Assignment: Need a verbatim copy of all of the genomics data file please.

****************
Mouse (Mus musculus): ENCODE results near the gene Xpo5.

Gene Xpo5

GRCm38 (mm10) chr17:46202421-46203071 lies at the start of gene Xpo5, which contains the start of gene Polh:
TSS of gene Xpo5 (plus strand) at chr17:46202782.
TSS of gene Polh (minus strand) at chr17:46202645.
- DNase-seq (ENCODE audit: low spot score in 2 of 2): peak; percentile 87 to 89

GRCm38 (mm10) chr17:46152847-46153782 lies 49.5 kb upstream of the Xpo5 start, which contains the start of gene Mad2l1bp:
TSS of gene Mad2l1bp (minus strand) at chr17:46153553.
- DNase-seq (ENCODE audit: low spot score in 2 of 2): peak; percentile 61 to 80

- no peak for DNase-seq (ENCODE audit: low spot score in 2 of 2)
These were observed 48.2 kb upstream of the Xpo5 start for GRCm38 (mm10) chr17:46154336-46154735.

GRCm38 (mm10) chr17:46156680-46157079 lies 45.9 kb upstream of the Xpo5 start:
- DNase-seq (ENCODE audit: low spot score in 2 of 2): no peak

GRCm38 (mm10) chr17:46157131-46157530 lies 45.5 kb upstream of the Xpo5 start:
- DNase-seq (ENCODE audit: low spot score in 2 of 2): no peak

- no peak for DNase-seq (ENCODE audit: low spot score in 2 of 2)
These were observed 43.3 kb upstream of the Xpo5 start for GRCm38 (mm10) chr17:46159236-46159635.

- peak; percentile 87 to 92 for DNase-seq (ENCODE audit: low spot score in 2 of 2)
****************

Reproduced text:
Mouse (Mus musculus): ENCODE results near the gene Xpo5.

Gene Xpo5

GRCm38 (mm10) chr17:46202421-46203071 lies at the start of gene Xpo5, which contains the start of gene Polh:
TSS of gene Xpo5 (plus strand) at chr17:46202782.
TSS of gene Polh (minus strand) at chr17:46202645.
- DNase-seq (ENCODE audit: low spot score in 2 of 2): peak; percentile 87 to 89

GRCm38 (mm10) chr17:46152847-46153782 lies 49.5 kb upstream of the Xpo5 start, which contains the start of gene Mad2l1bp:
TSS of gene Mad2l1bp (minus strand) at chr17:46153553.
- DNase-seq (ENCODE audit: low spot score in 2 of 2): peak; percentile 61 to 80

- no peak for DNase-seq (ENCODE audit: low spot score in 2 of 2)
These were observed 48.2 kb upstream of the Xpo5 start for GRCm38 (mm10) chr17:46154336-46154735.

GRCm38 (mm10) chr17:46156680-46157079 lies 45.9 kb upstream of the Xpo5 start:
- DNase-seq (ENCODE audit: low spot score in 2 of 2): no peak

GRCm38 (mm10) chr17:46157131-46157530 lies 45.5 kb upstream of the Xpo5 start:
- DNase-seq (ENCODE audit: low spot score in 2 of 2): no peak

- no peak for DNase-seq (ENCODE audit: low spot score in 2 of 2)
These were observed 43.3 kb upstream of the Xpo5 start for GRCm38 (mm10) chr17:46159236-46159635.

- peak; percentile 87 to 92 for DNase-seq (ENCODE audit: low spot score in 2 of 2)